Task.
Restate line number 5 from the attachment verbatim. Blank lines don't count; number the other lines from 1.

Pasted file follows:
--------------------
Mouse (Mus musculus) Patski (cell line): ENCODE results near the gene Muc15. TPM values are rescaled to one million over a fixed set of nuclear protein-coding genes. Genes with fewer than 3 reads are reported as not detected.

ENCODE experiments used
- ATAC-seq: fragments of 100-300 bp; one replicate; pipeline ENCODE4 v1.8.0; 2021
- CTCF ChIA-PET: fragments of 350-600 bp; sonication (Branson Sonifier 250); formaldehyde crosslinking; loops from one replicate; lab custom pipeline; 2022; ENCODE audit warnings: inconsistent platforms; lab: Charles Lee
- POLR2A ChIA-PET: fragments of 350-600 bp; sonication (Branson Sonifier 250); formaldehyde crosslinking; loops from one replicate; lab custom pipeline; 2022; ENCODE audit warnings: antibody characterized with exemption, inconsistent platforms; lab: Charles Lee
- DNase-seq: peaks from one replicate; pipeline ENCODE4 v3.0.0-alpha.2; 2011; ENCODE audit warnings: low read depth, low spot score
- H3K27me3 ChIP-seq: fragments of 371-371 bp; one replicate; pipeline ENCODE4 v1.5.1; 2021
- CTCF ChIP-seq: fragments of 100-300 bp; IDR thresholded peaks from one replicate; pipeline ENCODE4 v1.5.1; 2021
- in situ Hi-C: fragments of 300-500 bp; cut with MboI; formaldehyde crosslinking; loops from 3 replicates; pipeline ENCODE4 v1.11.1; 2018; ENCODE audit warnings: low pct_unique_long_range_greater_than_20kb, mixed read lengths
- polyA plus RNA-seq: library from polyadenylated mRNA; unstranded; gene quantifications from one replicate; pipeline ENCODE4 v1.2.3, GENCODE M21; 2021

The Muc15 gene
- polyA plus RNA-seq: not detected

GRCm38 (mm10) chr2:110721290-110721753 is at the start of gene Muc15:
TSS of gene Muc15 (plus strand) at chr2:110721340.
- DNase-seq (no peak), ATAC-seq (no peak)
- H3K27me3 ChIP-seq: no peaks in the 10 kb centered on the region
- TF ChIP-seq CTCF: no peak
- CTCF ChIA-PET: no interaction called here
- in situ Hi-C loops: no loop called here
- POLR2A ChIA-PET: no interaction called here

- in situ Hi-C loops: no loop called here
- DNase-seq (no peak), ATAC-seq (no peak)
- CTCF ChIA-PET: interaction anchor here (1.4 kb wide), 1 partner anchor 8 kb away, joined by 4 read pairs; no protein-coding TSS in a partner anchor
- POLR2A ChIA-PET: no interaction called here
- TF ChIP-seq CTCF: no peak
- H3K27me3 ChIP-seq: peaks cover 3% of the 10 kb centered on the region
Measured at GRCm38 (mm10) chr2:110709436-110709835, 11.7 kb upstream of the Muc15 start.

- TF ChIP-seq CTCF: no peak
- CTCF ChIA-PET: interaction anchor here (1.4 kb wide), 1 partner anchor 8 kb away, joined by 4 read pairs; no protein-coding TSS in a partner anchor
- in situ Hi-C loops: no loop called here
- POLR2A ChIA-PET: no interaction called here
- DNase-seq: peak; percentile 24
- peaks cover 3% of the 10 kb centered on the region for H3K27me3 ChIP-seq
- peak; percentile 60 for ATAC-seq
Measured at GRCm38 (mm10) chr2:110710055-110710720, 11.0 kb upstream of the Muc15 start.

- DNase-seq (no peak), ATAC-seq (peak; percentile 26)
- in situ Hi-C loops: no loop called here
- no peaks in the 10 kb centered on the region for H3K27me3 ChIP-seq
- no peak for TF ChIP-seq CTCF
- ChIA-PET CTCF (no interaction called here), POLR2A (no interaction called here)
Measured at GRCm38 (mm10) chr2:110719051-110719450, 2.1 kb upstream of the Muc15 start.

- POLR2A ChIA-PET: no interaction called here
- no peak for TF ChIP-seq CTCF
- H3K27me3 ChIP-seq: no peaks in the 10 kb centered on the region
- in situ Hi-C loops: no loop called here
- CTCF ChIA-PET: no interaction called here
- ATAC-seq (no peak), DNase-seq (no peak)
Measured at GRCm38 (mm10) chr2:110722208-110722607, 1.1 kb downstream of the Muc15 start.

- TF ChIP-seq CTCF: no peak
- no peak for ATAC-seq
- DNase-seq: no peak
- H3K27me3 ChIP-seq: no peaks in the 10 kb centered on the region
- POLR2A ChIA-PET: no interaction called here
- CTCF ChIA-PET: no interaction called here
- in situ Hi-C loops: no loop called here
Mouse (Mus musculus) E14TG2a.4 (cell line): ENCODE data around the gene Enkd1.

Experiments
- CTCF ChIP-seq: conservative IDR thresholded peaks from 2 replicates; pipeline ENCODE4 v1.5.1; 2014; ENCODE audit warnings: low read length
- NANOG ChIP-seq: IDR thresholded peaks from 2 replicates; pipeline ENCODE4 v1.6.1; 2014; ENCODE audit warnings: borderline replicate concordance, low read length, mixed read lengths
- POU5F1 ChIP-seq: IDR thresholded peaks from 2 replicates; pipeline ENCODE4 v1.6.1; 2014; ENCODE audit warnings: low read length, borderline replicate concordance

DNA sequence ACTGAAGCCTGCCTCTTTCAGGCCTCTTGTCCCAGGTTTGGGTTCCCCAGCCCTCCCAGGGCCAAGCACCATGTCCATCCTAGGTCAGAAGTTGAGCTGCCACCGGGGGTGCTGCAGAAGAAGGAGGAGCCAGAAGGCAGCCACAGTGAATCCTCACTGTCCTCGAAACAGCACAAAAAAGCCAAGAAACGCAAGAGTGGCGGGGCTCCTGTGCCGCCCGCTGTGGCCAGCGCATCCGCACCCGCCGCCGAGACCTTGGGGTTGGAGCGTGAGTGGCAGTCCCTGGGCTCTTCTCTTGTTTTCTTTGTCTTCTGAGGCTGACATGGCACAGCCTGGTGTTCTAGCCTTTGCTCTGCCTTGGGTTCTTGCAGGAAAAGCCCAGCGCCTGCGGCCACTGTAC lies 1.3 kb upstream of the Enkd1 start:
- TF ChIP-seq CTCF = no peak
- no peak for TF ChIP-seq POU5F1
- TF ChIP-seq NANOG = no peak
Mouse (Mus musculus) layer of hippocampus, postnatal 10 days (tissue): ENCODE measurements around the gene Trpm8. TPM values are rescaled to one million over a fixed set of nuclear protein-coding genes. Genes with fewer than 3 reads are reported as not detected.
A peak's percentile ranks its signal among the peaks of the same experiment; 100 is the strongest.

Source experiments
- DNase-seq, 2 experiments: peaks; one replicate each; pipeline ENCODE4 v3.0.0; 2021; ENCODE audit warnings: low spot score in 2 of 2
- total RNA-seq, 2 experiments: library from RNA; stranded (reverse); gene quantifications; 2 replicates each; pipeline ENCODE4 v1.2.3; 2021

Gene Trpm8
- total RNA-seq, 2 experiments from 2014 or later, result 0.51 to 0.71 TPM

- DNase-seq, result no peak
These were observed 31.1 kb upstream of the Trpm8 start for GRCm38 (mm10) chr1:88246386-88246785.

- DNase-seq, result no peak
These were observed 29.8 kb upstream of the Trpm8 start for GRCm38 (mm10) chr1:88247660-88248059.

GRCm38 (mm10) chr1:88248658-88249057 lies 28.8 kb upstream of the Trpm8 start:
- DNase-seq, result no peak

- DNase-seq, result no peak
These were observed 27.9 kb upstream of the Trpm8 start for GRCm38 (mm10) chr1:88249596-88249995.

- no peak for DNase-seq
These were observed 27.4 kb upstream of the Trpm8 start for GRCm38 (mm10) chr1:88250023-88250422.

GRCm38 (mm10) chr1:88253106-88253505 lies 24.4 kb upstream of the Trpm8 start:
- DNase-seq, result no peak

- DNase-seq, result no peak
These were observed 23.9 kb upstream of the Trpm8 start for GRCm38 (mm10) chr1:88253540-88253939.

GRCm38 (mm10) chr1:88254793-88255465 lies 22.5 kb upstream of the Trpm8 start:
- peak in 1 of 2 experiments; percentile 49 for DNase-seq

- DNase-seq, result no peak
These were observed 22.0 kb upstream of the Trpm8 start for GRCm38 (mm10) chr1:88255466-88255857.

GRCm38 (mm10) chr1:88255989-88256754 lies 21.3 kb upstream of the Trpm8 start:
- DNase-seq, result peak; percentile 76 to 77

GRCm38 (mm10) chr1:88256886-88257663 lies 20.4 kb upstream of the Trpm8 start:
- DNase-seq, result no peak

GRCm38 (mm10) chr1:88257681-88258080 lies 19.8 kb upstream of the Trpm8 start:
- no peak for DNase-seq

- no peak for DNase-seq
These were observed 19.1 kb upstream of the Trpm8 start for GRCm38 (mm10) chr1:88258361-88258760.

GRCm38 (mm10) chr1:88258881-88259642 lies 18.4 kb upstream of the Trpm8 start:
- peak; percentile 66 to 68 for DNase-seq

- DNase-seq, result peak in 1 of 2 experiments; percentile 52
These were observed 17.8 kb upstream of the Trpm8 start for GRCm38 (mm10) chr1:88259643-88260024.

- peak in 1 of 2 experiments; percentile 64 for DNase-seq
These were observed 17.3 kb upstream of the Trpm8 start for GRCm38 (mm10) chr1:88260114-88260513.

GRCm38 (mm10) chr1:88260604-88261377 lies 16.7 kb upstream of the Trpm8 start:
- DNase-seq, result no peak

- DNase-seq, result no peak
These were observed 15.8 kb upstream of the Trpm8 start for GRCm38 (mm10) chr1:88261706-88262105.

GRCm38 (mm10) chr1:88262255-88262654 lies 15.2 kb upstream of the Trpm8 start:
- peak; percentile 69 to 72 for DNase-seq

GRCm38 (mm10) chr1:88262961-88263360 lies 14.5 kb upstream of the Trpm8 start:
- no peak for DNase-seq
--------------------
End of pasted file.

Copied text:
- POLR2A ChIA-PET: fragments of 350-600 bp; sonication (Branson Sonifier 250); formaldehyde crosslinking; loops from one replicate; lab custom pipeline; 2022; ENCODE audit warnings: antibody characterized with exemption, inconsistent platforms; lab: Charles Lee